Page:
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I believe that we all have a north star; a shining light that guides us down the “one true path.” “The one true path” is our own unique road that leads to the fulfillment of our calling, our all-consuming passion, our sole mission in life.
When we’re not following our unique path that was designed solely for us by God, by the Universe, or by biology, bad things happen.
Bad symptoms manifest: we develop diseases—mental illness, depression, and anxiety. We develop neuroses—our self, or our spirit, becomes divided. We develop dirtied characters—we become angry and self-absorbed, we fight, we shoot bombs at countries with differing politics, we argue and injure others and, in the process, we injure ourselves.
To reiterate, I believe that the reason for many of these symptoms—both on an individual and societal level—is because many of us ignore our north star. We deny our authentic selves, and instead live through our conditioned selves (the self moulded and pressured by society, by parents, by friends).
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In the last few posts, we’ve looked at ways to improve our skills as artists. I call these methods “pillars of improvement”, and there’s four of them. So far, we’ve covered the importance of gaining knowledge, getting an instructor, and taking action. Getting feedback is the final stage. So let’s look at that now.
We can attain immense knowledge, seek out good instruction, and perform daily action. But without feedback, we won’t know how well we are progressing.
Feedback can either be constructive or destructive, i.e. person can praise your work or criticize it. You and I can learn and grow from both kinds of criticism.
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This is the third instalment of a series called: the Four Pillars of Improvement. In the first two posts of this series on how to improve your skills, we’ve learned two lessons: get knowledge and get an instructor. If you’ve taken this advice seriously, you’re ready to deeply study your craft. You’re ready to find an instructor and have them guide and train you.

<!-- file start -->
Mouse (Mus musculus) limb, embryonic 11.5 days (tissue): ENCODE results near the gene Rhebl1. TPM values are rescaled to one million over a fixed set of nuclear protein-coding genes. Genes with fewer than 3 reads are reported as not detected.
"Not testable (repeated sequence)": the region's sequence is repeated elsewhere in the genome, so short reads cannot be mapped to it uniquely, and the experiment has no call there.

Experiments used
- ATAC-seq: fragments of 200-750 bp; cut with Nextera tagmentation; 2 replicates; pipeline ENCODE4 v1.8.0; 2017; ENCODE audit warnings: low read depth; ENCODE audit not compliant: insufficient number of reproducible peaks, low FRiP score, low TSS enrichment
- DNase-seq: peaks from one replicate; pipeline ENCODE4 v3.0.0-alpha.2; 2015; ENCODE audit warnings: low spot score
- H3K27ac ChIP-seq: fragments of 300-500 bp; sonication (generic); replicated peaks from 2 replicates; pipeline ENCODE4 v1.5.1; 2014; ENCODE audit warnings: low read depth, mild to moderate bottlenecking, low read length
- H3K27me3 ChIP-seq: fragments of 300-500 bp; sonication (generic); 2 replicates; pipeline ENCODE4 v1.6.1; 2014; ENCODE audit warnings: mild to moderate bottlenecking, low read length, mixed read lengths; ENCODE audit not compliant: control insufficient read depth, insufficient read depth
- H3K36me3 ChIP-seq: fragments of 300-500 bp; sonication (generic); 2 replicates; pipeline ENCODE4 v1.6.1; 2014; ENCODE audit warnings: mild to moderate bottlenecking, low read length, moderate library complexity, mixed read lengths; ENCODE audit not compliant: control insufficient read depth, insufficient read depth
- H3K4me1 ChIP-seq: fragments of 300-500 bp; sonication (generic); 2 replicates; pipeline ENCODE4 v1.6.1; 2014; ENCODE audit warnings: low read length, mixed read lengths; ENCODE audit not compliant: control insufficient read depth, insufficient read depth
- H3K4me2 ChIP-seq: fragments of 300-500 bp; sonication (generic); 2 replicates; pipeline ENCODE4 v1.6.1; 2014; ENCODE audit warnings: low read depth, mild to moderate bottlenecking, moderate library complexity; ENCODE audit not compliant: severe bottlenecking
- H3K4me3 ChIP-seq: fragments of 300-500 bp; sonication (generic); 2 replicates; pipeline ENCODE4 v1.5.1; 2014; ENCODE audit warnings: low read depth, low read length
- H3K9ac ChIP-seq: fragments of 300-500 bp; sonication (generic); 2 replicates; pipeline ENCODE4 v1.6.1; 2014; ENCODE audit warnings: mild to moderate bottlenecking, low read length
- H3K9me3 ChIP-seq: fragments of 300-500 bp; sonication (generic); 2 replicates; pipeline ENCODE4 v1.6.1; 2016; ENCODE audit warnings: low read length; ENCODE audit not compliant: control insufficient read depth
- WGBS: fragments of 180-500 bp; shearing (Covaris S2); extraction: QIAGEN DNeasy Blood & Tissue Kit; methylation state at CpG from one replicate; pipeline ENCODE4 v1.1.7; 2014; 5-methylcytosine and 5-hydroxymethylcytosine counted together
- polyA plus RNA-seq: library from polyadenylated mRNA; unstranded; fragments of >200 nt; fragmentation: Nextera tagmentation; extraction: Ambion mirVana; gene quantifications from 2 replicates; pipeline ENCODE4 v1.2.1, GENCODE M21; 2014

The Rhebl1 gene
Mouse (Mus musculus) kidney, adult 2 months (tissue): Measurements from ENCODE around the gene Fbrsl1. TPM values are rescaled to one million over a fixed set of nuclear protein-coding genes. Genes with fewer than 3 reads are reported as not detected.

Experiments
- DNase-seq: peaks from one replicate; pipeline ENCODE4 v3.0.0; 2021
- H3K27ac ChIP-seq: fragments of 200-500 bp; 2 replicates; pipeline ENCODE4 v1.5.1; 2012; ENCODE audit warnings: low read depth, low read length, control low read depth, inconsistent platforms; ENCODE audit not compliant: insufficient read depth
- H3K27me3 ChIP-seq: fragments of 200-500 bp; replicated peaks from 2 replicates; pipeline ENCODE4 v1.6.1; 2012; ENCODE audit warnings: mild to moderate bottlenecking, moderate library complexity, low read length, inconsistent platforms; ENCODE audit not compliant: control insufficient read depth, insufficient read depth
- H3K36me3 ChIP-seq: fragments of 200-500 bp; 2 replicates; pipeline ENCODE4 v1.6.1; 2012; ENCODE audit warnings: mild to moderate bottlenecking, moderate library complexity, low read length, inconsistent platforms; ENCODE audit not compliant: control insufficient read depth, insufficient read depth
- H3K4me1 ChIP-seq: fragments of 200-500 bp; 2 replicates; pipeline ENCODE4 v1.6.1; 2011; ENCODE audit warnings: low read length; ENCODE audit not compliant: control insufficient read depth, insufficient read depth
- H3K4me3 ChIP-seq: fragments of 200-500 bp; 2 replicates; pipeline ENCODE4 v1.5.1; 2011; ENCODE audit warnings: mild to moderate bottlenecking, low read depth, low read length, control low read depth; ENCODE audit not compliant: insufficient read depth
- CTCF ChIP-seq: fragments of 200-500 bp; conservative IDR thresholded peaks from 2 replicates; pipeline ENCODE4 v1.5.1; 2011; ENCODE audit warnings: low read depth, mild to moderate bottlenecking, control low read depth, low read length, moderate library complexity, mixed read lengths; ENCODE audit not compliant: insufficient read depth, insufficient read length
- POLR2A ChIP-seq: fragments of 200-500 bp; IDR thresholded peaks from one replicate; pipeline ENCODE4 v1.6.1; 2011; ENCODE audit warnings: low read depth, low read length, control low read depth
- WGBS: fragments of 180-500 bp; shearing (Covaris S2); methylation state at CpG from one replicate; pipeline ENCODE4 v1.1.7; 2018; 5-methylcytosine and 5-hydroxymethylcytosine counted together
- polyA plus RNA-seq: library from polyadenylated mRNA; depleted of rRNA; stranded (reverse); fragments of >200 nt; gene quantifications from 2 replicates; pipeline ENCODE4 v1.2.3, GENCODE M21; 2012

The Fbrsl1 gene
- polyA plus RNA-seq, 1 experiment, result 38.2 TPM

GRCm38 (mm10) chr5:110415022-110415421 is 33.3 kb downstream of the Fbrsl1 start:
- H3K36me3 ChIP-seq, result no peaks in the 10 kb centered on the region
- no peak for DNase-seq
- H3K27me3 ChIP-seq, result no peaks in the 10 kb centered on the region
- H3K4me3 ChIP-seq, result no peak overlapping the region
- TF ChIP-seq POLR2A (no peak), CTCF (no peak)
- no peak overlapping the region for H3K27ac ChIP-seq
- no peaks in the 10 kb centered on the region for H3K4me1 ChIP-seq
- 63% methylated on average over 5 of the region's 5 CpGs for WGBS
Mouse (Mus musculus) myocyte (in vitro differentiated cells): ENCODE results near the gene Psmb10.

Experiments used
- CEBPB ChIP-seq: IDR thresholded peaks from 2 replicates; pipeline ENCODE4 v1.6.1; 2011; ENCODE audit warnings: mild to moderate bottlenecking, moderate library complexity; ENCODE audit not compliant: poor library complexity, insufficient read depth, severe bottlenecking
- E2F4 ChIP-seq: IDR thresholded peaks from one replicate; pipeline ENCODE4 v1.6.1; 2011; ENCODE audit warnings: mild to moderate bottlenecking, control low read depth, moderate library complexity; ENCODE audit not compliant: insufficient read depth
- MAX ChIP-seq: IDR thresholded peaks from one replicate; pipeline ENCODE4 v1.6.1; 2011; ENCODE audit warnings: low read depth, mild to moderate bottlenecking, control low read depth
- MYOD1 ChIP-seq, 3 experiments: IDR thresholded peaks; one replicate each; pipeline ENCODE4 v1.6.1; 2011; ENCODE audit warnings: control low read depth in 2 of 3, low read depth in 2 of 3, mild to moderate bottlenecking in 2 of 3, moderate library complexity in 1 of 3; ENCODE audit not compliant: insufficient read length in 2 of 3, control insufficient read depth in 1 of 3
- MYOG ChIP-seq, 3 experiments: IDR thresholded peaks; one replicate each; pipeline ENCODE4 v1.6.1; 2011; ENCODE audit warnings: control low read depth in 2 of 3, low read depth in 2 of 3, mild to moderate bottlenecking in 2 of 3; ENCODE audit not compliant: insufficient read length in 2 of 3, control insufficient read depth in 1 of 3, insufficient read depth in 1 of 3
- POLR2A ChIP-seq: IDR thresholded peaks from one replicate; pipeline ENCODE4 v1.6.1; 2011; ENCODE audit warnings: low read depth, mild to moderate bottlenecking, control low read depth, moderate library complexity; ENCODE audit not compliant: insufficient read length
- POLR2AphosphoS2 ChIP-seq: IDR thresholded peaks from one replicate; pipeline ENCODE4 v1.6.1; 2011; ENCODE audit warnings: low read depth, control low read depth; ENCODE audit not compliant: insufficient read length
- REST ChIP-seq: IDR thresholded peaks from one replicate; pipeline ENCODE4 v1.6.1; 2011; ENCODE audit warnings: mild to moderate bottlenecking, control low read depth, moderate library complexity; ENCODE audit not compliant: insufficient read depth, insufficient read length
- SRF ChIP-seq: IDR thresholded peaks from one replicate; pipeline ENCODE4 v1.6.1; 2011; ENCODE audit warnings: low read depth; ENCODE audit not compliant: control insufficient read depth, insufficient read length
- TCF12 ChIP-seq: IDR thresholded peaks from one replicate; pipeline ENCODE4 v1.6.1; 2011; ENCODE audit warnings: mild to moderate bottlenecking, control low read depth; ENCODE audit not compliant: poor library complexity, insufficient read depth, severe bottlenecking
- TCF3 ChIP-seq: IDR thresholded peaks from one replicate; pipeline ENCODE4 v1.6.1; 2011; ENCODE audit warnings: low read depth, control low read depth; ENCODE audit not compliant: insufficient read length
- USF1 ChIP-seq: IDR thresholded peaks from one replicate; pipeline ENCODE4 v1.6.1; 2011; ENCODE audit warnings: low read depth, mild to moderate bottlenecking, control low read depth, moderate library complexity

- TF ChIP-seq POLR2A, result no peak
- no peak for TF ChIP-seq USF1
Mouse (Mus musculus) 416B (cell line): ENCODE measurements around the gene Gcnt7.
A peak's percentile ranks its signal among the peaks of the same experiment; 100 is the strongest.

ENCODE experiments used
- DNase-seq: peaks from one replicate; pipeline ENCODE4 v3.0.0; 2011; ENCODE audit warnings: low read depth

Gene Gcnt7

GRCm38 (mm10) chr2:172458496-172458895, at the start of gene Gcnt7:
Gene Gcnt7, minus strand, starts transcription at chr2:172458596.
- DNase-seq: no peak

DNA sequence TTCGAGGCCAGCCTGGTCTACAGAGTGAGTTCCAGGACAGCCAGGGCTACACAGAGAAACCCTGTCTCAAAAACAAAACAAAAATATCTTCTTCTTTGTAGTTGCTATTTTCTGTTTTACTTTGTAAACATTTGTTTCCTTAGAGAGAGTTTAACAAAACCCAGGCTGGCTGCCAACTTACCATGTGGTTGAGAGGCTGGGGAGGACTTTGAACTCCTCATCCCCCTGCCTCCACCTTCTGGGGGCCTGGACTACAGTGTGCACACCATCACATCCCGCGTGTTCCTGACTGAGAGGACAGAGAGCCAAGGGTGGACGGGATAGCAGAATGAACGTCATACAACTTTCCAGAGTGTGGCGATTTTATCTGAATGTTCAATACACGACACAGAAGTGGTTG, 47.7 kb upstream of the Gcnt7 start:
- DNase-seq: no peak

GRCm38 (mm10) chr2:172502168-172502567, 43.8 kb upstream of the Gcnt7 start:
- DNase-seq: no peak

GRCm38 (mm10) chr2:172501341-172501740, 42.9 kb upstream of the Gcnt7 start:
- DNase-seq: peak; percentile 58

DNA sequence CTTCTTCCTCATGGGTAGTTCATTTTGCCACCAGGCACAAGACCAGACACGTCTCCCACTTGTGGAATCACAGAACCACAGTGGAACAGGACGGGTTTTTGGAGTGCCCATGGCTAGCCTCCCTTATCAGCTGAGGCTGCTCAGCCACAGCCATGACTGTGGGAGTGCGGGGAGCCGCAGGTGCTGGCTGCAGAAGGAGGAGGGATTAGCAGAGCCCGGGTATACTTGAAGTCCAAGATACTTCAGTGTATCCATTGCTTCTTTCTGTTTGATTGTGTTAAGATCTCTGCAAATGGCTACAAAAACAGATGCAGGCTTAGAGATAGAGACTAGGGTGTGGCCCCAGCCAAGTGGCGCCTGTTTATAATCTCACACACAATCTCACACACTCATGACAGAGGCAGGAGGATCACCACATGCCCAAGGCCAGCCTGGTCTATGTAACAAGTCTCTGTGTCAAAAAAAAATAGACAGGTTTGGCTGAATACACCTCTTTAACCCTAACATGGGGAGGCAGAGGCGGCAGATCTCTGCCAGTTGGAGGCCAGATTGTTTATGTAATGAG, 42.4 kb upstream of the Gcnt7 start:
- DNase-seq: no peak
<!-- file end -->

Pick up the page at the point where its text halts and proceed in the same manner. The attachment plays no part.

Once you get into the habit of doing these things—studying your craft often and learning from a mentor—it’s time to do.
The first two stages are thinking stages. This is the doing stage.
Taking action involves applying what you’ve learned through your study, through your coaching. Try to write a song from scratch. Try to paint something worthy of recognition. Try your hand at writing a short story.
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This is the second instalment of a series called: the Four Pillars of Improvement. There are four ingredients that can help any creative or artist get better at what they do. They may seem obvious to some, they sure do to me, but either way they work. By enhancing each “pillar,” we will undoubtedly sharpen our skills, broaden our creative potential. The first article was about the importance of acquiring knowledge. You may want to read it before moving to today’s article, which is about the importance of getting a mentor.